The Quiverfull movement: growing families for God
If there is a grandmother to this movement, it’s Nancy Campbell. Her magazine has been advocating this lifestyle for decades. Campbell explained why followers even have a problem with natural family planning or the “rhythm method.”
“When we really stop and think about it, it’s not natural,” she said. “We have to go against the way that God designed our bodies. He designed them to be fruitful, so if a couple [doesn’t] want to have children?they’ve got to do something to their body so it doesn’t work the way God planned it.”
What about simply not having sex?
“What married couple is not going to do that?” Campbell asked.
So, what happens if the wife has potentially deadly complications with each pregnancy? What if a doctor tells her it’s not safe to have more children? Is potential danger a sign to stop having sex, since contraception is out of the question, or is there an out for having a hysterectomy, saying it’s “God’s plan” to shut the baby factory down?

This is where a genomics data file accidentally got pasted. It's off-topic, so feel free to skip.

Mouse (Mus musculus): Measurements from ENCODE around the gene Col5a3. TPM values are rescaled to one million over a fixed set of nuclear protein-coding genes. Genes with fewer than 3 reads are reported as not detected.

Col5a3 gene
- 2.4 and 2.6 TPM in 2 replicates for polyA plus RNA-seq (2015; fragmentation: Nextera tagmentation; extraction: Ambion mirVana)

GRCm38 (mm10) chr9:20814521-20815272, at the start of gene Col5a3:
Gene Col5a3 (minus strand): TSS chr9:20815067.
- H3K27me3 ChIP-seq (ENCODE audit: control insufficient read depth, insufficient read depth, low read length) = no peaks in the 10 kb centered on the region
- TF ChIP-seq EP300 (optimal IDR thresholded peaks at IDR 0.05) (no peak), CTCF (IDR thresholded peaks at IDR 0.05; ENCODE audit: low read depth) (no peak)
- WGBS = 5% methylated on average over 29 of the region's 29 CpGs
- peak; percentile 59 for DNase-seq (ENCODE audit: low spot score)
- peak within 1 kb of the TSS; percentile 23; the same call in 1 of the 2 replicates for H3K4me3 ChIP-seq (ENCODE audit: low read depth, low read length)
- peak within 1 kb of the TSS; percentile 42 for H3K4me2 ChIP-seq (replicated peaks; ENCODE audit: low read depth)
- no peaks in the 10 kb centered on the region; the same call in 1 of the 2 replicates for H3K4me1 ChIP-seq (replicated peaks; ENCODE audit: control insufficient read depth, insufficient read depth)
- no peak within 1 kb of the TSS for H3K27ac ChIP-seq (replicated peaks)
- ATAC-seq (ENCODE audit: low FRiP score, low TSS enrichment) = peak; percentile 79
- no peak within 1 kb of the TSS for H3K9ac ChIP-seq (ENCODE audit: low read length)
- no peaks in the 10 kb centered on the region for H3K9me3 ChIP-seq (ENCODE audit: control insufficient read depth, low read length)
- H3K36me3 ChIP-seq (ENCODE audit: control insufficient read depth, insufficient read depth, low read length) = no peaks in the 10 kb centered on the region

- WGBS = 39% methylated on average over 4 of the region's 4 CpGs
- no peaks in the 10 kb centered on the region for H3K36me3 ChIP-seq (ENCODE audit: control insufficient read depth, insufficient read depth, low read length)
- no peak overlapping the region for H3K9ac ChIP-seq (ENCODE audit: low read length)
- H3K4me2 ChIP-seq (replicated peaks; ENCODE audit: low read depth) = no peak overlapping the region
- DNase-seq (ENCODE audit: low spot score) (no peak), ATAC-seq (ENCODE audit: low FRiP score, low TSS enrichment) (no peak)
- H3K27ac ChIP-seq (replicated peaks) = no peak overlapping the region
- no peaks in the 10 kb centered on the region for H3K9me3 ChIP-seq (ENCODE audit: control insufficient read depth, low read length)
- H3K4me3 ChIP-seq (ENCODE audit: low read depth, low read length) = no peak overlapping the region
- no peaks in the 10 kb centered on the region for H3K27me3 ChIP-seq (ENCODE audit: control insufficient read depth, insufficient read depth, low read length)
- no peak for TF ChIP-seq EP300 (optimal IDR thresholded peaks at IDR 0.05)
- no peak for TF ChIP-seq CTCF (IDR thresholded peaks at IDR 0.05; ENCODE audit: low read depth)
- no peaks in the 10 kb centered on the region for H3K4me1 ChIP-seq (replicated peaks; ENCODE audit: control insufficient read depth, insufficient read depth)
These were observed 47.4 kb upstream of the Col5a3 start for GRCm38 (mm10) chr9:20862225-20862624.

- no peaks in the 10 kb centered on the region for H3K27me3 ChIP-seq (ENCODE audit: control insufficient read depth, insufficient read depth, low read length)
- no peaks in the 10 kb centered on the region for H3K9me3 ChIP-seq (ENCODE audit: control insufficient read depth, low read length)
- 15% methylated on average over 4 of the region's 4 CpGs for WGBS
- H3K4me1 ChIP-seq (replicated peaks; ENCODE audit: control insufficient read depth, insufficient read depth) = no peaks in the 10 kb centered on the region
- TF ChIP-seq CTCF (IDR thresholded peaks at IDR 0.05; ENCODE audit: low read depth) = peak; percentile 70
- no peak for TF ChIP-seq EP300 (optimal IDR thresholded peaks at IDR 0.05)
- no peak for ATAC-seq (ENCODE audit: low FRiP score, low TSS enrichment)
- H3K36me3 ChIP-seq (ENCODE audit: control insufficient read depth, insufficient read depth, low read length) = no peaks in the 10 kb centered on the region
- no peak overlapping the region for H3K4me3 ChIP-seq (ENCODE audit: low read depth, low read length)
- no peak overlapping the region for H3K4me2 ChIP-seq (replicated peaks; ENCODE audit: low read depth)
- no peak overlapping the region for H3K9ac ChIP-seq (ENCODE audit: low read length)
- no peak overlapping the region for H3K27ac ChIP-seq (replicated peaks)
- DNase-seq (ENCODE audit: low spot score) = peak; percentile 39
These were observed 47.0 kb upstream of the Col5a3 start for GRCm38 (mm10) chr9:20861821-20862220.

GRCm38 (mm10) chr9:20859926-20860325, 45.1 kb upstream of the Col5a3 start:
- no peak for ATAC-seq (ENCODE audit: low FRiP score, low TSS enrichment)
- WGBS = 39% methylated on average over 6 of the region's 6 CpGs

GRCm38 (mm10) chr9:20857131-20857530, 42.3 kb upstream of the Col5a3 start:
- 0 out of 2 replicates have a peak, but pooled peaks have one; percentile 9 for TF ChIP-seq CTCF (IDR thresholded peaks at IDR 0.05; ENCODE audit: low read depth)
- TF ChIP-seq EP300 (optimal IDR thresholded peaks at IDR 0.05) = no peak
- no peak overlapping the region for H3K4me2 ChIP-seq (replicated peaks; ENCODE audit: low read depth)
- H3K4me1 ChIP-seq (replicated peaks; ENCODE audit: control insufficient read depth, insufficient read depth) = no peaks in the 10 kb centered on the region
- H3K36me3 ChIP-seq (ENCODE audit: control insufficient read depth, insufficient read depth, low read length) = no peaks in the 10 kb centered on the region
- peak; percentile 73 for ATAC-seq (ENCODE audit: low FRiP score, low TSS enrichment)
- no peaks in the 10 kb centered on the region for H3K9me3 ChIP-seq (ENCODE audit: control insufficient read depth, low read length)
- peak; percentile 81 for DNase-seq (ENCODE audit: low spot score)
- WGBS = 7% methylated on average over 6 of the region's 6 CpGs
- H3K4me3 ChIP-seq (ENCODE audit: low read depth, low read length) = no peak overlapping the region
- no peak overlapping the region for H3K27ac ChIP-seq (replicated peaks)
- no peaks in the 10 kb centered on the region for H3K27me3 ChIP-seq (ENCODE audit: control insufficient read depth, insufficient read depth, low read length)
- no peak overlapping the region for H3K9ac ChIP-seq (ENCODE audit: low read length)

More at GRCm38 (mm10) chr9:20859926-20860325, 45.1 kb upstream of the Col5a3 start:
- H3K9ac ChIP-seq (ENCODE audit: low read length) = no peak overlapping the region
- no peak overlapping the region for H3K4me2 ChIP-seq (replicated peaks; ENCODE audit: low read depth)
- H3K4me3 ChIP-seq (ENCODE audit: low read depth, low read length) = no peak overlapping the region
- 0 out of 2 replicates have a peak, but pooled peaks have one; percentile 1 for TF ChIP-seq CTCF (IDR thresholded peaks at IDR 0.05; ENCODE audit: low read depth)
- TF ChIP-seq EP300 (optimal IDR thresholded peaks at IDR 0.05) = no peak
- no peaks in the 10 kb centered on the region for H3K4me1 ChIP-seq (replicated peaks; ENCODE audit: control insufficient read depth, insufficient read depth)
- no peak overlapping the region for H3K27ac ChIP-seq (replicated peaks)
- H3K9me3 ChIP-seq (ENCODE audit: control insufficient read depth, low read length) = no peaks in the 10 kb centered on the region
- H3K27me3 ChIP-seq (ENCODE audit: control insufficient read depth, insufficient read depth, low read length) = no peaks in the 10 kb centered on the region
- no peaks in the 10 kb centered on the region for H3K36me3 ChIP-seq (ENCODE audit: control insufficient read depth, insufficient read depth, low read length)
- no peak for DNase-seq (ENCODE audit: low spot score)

Ken and Devon Carpenter have eight kids and there are no plans to stop having sex, so we should expect them to fill that quiver and accept their biblically-determined roles.
The role of the father as the head of the household is at the center of the Quiverfull movement.
“I know that notion is going to rile a number of people,” Ken Carpenter said. “[But] I do consider myself the loving head of this family, responsible to lead them. That’s the biblical model of fatherhood.”
Devon Carpenter concurred, saying that her role is to be “nurturing and loving and submissive to my husband and shepherding to the children.”
I wonder if Campbell advocates for poor families to adhere to this practice. Will God provide for the adequate care of all of them?